Today was the official start of the second section of the TOMODACHI program (trip to Japan). The first part of this program in D.C. was composed of a variety of visits from historical figures such as Mary Beth Tinker or trips to educational locations such as our visit to the African American History Museum, and workshops from people of varying careers who spoke about how the importance of storytelling plays a role in the formation of a better future.
Mary Beth Tinker spoke to us about the importance of youth speaking up and fighting for our rights. This was a very impactful presentation because in the past I thought that it would just be better to wait until I’m an adult to actively advocate for rights. But after the presentation I realized that even at my age every voice matters and can make a difference.
Visiting the Righting a Wrong exhibit at the American History Museum was very memorable to me because in school we don’t really learn about it so I was very surprised to learn so much about something that is virtually hidden in our school’s curriculum. Discussing what we saw at the museum and understanding how the other students felt from the Japanese perspective was very enlightening.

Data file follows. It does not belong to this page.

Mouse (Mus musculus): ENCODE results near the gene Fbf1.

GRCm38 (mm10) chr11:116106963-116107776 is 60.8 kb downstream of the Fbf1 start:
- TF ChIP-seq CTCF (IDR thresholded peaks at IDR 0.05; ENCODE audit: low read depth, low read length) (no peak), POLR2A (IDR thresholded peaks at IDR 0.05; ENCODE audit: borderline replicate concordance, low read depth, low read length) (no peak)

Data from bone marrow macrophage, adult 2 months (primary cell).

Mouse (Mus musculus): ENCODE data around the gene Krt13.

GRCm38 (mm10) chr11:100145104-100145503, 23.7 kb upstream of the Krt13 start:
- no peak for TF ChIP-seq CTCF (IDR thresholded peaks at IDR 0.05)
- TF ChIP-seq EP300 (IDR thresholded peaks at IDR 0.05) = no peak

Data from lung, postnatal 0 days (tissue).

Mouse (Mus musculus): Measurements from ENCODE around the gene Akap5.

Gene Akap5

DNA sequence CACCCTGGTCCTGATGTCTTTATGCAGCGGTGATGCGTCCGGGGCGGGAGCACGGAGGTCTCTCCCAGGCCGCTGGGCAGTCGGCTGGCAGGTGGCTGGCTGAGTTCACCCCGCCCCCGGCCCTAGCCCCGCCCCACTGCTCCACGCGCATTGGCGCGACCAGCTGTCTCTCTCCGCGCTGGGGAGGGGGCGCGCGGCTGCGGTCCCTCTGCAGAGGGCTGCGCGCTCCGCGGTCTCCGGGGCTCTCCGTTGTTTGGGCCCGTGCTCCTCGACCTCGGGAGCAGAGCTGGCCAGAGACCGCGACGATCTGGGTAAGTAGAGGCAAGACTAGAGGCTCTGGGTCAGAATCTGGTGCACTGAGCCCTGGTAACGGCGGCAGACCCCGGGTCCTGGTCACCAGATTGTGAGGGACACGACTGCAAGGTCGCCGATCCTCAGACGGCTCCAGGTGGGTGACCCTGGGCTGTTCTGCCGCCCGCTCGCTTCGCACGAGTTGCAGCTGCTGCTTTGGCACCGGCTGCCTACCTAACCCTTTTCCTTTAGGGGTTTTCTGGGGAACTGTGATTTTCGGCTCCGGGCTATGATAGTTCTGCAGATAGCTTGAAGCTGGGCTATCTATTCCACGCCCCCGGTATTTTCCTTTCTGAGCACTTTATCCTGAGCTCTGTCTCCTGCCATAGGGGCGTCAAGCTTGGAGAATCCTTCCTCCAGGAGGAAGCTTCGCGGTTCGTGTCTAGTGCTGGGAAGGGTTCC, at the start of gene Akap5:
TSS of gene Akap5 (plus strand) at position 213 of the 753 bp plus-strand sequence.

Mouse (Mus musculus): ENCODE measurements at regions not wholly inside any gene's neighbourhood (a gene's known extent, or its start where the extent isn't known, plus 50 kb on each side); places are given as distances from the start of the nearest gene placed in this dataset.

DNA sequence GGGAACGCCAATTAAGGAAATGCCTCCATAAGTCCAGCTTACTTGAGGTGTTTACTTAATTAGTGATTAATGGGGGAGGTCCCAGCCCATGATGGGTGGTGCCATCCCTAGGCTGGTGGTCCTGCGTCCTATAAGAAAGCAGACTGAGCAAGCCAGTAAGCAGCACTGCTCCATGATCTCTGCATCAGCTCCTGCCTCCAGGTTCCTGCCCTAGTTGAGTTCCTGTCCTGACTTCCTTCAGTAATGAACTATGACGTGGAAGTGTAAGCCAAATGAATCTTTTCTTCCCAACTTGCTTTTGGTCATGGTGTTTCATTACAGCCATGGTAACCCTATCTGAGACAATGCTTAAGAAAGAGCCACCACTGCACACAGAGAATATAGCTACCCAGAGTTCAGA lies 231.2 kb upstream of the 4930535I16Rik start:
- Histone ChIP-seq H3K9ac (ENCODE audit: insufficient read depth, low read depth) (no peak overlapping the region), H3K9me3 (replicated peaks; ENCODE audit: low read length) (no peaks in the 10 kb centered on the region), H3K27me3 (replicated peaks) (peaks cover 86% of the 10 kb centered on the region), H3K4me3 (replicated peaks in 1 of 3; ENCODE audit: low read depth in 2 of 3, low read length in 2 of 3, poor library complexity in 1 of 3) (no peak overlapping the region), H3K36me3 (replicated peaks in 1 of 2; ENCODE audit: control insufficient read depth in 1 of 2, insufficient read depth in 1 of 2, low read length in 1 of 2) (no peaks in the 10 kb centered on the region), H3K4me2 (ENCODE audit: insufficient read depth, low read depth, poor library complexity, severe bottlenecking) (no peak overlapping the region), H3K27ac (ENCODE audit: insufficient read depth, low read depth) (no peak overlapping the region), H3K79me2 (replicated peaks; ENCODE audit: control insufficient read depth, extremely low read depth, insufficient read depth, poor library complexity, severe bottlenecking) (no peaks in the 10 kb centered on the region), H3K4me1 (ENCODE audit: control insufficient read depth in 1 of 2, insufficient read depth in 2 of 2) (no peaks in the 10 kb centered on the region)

Now, we are heading to Japan and I think these lessons and the overbearing idea that we must fully understand the past or history of something before trying to understand what we are seeing before our very own eyes will help us realize that we must record what we experience and seize the moment by asking questions and trying to obtain a deeper understanding so that we can tell an accurate story when we come back. The world can benefit from what we learned on the trip. I think the ideas we bring back especially regarding the determination and optimism of the people living on the coast of Japan after the 3.11 earthquake can teach an important lesson to the people in our society about the strength of thinking in affirmations.
Banneker Academic HS